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LDL How Low To Go?

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  • LDL How Low To Go?

    Hi All,
    Recent new cardiologist wants my LDL-c below 50. I had full workup with particle size LDL-p and everything with LDL-c at 60 but this guy who is
    one of the best Cardiologists and lipoprotein specialists in my areas still is adamant about my LDL being less than 50.
    I have a good bit of plaque on a coronary artery and moderately elevated LPa (taking niacin for).
    Dr. added zetia to try to get LDL-c lower here..
    Any thoughts on why this Dr. wants my LDL even lower than it already is? Of course I worry about cognitive function with LDL-c soo low although when I bring this up Dr. cites studies and
    says it is not a concern even with people that have LDL-c's in the 20's and 30's? .
    Is a really low LDL-c suppose to make it impossible to obtain any plaque or something?

    Thank You All Very Much in Advance!

  • #2
    If a patient is deemed to have a high risk for cardiovascular disease, then yeah a lot of cardiologists would prefer that the patients have LDL-C no higher than 50 mg/dL. To my understanding the thinking is that the lower level of LDL-C will result in less plaque disposition in the future. Is there some risk in having an LDL-C in the 20-30 mg/dL range? There are a relatively few people who genetically have that low LDL-C level naturally. They don't have known cognitive issues and don't experience cardiovascular disease throughout their lifetimes. Does that translate into the broader population? Well, yes to a degree. I suppose that it depends upon the risk factor and whether a person has APOE E4 alleles. If you can get your LDL-C down to 50 mg/dL and your LDL-P to something like 700 nmol/L or lower, then you are probably doing ok enough. There are other markers to look at like TG/HDL-C, but you probably are well aware of that ratio relative to insulin resistance and how higher triglycerides will lower HDL-C levels. If you have APOE E4 alleles, then I personally would be cautious about going down to 20 mg/dL. Since you are a frequent contributor to the Forum, I imagine that you have gained a lot of knowledge through the videos and other material on cardiovascular inflammation. Hopefully your cardiologist also tracks your cardiovascular inflammation markers as those also make a big difference in evaluating risk.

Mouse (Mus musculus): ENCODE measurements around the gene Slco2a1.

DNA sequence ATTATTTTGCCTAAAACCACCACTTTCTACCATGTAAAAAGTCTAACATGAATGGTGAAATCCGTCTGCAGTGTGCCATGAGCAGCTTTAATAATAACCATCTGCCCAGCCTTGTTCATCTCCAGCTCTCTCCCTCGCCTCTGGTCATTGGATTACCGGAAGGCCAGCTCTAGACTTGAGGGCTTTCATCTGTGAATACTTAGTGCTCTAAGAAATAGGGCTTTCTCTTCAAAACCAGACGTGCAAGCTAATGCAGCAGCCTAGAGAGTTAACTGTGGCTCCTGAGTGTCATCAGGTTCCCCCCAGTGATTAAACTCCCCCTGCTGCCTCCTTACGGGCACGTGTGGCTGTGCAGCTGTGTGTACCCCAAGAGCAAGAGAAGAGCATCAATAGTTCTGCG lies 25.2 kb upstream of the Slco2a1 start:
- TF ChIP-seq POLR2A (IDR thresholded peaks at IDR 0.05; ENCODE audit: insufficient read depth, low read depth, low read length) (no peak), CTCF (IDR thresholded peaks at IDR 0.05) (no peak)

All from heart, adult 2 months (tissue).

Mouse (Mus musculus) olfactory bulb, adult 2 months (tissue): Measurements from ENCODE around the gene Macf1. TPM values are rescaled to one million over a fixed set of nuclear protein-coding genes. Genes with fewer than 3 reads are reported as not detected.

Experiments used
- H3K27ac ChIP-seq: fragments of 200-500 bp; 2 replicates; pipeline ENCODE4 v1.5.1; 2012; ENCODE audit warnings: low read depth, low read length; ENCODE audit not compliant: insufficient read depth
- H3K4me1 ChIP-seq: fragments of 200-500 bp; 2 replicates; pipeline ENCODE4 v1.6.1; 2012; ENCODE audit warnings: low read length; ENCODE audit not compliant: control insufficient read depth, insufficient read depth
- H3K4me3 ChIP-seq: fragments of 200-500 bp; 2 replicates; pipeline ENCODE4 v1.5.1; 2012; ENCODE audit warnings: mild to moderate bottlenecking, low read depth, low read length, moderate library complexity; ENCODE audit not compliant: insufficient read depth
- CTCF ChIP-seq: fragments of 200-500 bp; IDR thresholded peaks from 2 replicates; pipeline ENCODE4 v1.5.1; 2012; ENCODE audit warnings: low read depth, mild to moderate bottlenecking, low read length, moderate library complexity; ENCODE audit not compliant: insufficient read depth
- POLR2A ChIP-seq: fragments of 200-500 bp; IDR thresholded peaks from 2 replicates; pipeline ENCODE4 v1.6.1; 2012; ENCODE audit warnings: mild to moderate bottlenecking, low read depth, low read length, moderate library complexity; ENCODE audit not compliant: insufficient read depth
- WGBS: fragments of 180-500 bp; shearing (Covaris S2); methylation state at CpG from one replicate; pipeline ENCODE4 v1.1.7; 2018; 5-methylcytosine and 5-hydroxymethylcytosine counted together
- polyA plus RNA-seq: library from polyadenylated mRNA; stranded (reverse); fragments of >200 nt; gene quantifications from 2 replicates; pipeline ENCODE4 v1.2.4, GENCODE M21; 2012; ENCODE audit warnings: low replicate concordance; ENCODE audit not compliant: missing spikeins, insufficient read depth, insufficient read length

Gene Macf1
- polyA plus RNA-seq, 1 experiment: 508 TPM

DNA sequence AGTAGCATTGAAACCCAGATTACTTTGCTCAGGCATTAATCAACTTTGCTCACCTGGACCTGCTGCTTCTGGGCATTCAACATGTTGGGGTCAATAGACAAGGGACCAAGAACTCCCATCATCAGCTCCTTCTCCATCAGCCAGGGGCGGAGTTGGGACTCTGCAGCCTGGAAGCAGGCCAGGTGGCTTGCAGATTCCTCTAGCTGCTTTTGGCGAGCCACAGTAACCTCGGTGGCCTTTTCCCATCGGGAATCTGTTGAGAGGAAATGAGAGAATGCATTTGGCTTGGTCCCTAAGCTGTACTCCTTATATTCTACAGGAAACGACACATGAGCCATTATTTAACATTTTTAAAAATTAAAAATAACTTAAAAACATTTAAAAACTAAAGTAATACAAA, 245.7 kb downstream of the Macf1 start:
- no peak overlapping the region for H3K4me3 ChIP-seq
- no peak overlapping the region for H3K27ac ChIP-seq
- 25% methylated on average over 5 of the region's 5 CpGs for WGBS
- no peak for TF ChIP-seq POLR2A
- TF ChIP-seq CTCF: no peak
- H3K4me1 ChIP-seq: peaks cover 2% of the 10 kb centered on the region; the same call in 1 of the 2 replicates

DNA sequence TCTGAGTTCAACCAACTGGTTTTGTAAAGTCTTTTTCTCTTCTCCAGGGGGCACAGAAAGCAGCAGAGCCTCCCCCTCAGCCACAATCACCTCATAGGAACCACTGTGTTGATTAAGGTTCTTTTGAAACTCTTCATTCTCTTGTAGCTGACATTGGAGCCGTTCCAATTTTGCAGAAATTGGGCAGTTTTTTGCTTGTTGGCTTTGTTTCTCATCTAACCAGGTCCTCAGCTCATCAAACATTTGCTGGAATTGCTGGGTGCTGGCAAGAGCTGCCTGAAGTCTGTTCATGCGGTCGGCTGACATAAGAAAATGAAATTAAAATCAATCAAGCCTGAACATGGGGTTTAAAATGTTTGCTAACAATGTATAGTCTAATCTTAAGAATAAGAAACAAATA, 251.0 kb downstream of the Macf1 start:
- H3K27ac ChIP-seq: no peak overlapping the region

Last edited by Tom; 03-05-2020, 11:05 PM.

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    • #3
      Tom,
      Thank you sooo very much for the feedback.
      Dr. Brewer is very lucky to have you!
      i am APOE 3/3 so I don’t have any 4 alleles.
      I know I need LDL low but just sure sure if < 50 necessary.
      Dr. Esselstyn says below 70 is his target.
      i need to research a bit more and think.

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      • #4
        For what it's worth, I keep my LDL-C between 15 and 25 mg/dL with rosuvastatin and ezetimibe. HDL-C is around 50 mg/dL. If you're on atorvastatin now, I'd suggest switching to rosuvastatin.

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        • #5
          Kinpatu;
          thank you for your feedback.
          im on both Crestor 5 mg and zetia QOD.
          thats a low LDL-C U have.
          Whats your reason for keeping so low I’m curious?
          Also do u notice any cognitive differences, etc. from when
          yiur LDL-c was higher?
          Thank You.

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          • #6
            My LDL-C was around 100mg/dL for most of my adult life and increased to around 130mg/dL in my 40s. Not that high. I had severe cardiovascular disease detected by coronary artery calcium CT scan at age 46. My father died of sudden MI at age 48 with similar LDL-C levels. Lp(a) wasn't measured in his timeframe. I've measured mine, and it's slightly elevated but not excessively so. All I can hypothesize is that we have a genetic predisposition to poor endothelial function, but that's ultimately unknowable. Anyway the progression of my disease was such that throwing the kitchen sink at the problem is warranted in my opinion. I don't know that I'll stay at this level indefinitely; I may let it come back up to 30~40 mg/dL of non-HDL-C in the future. For now though, I seem to be tolerating the lipid lowering therapy well. My liver enzymes hover around the ULN. Atorvastatin gives me a backache, but I haven't experienced any noticeable myopathy on rosuvastatin. No cognitive differences.